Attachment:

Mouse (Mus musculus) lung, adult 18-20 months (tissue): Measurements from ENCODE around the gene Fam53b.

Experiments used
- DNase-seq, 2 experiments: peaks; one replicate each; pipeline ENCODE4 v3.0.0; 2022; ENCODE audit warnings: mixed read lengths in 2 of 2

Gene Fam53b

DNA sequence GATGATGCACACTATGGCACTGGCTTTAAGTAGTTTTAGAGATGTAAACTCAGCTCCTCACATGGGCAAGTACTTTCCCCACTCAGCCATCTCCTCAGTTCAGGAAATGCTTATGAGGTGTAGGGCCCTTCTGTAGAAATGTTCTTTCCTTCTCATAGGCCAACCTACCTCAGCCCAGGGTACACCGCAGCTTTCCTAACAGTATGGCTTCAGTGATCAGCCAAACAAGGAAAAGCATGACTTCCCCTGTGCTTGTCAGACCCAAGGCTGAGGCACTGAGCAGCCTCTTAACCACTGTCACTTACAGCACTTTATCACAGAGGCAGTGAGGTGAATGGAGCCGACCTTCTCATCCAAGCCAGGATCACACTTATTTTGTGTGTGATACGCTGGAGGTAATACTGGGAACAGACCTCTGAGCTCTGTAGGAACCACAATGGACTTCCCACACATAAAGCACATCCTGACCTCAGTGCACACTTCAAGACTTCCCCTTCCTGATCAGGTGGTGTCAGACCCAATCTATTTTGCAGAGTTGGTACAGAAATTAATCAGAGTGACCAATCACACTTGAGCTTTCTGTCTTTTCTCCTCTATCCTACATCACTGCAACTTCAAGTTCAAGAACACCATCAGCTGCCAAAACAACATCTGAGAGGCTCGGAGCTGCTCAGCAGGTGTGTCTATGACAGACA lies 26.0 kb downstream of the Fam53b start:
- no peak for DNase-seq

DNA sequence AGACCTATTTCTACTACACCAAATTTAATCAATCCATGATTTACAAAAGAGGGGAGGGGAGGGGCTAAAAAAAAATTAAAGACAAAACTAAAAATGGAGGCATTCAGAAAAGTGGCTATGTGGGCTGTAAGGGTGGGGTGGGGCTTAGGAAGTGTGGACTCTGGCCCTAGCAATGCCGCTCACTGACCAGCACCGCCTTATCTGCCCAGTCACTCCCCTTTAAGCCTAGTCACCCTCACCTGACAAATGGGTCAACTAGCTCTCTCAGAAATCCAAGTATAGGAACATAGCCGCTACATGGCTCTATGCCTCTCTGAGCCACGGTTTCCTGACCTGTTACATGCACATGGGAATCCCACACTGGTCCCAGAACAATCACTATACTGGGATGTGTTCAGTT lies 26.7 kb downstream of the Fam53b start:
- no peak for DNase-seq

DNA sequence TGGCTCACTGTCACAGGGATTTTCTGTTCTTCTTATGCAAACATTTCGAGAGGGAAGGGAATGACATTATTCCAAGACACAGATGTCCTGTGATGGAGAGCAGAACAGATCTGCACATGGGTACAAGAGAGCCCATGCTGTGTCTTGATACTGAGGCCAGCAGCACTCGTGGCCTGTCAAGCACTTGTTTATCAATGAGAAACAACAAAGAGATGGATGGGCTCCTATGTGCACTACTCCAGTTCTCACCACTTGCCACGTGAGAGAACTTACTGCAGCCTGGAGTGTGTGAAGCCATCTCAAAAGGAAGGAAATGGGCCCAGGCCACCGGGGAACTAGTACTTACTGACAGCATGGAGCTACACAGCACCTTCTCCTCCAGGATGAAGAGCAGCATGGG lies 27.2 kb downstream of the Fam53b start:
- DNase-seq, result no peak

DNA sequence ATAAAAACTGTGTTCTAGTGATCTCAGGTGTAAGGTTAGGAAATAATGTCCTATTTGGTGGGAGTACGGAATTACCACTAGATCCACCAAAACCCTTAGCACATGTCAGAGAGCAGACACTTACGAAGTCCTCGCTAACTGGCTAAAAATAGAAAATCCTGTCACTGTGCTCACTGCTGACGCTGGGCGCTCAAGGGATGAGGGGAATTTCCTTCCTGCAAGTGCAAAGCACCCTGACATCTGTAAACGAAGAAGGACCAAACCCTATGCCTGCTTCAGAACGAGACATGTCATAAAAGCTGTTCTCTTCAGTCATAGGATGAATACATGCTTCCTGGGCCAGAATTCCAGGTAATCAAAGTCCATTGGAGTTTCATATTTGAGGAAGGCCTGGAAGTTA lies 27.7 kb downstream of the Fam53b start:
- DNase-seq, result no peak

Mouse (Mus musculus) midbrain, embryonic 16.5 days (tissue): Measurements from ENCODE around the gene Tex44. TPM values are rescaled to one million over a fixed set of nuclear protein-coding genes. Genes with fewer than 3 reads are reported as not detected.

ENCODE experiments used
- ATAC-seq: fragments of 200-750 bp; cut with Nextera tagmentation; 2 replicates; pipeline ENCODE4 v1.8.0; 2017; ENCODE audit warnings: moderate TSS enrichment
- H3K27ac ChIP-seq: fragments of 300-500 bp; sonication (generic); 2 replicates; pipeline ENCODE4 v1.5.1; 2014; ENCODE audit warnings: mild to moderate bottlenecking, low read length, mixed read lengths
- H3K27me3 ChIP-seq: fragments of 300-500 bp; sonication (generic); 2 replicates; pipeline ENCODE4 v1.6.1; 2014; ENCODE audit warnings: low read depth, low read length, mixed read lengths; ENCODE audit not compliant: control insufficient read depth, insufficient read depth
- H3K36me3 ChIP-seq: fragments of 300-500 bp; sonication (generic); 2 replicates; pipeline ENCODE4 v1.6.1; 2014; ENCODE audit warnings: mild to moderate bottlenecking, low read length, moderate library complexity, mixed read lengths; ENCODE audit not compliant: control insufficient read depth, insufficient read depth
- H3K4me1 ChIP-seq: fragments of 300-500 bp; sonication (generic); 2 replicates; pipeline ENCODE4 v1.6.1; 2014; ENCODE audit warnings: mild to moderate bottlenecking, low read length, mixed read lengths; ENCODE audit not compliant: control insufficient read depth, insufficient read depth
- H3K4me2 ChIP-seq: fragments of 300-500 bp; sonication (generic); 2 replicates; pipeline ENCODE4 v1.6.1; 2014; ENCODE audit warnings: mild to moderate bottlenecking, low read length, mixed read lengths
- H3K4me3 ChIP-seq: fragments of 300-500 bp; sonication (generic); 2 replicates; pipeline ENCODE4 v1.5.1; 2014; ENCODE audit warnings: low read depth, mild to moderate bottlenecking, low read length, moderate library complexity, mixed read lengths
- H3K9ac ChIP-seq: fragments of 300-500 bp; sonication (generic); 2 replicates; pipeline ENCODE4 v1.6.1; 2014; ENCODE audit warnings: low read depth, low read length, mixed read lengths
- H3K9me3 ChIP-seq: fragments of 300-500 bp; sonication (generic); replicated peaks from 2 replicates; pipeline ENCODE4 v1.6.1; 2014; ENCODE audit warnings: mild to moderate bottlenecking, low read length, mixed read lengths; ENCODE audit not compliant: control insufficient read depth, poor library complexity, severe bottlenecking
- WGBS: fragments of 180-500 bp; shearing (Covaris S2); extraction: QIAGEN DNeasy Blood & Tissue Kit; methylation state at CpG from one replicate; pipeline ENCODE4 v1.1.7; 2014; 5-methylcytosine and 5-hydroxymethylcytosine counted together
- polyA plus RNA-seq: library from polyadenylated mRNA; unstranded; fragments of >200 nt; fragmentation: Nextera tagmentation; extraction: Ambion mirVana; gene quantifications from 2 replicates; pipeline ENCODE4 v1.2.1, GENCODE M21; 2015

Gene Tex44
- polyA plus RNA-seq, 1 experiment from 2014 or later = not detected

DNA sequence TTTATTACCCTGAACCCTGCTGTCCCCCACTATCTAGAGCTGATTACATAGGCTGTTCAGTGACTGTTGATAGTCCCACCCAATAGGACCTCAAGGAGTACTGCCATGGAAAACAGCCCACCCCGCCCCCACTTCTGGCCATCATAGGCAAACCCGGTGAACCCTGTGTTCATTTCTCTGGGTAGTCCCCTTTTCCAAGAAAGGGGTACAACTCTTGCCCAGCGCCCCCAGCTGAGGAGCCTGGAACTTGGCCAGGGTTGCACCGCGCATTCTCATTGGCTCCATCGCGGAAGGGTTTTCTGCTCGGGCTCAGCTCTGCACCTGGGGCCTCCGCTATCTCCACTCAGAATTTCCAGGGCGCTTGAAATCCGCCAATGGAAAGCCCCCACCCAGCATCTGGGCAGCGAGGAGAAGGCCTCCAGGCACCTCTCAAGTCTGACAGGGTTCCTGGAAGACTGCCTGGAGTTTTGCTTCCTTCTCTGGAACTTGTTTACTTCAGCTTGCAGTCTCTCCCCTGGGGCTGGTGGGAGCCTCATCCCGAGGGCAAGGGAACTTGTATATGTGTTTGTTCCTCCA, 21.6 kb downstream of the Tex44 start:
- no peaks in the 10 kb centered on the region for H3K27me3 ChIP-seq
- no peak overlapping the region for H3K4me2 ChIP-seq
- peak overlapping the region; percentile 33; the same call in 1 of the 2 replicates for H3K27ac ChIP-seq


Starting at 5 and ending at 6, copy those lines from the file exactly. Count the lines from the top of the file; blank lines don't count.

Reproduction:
DNA sequence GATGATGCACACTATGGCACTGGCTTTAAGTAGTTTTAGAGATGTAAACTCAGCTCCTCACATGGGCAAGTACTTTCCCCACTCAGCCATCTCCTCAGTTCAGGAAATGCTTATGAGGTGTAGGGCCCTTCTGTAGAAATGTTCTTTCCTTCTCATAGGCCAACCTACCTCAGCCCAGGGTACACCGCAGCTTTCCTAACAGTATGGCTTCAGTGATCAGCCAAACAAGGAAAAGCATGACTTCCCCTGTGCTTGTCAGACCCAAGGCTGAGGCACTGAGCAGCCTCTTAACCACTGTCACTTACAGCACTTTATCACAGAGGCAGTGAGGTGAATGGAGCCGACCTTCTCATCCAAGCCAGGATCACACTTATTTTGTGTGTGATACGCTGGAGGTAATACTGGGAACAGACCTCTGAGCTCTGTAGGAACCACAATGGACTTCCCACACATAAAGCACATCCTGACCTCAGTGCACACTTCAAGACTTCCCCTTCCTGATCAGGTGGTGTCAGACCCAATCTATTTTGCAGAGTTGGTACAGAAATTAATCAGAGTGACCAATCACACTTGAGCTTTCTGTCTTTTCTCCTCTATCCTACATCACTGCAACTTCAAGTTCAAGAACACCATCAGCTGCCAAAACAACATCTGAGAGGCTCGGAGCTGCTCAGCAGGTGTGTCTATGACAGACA lies 26.0 kb downstream of the Fam53b start:
- no peak for DNase-seq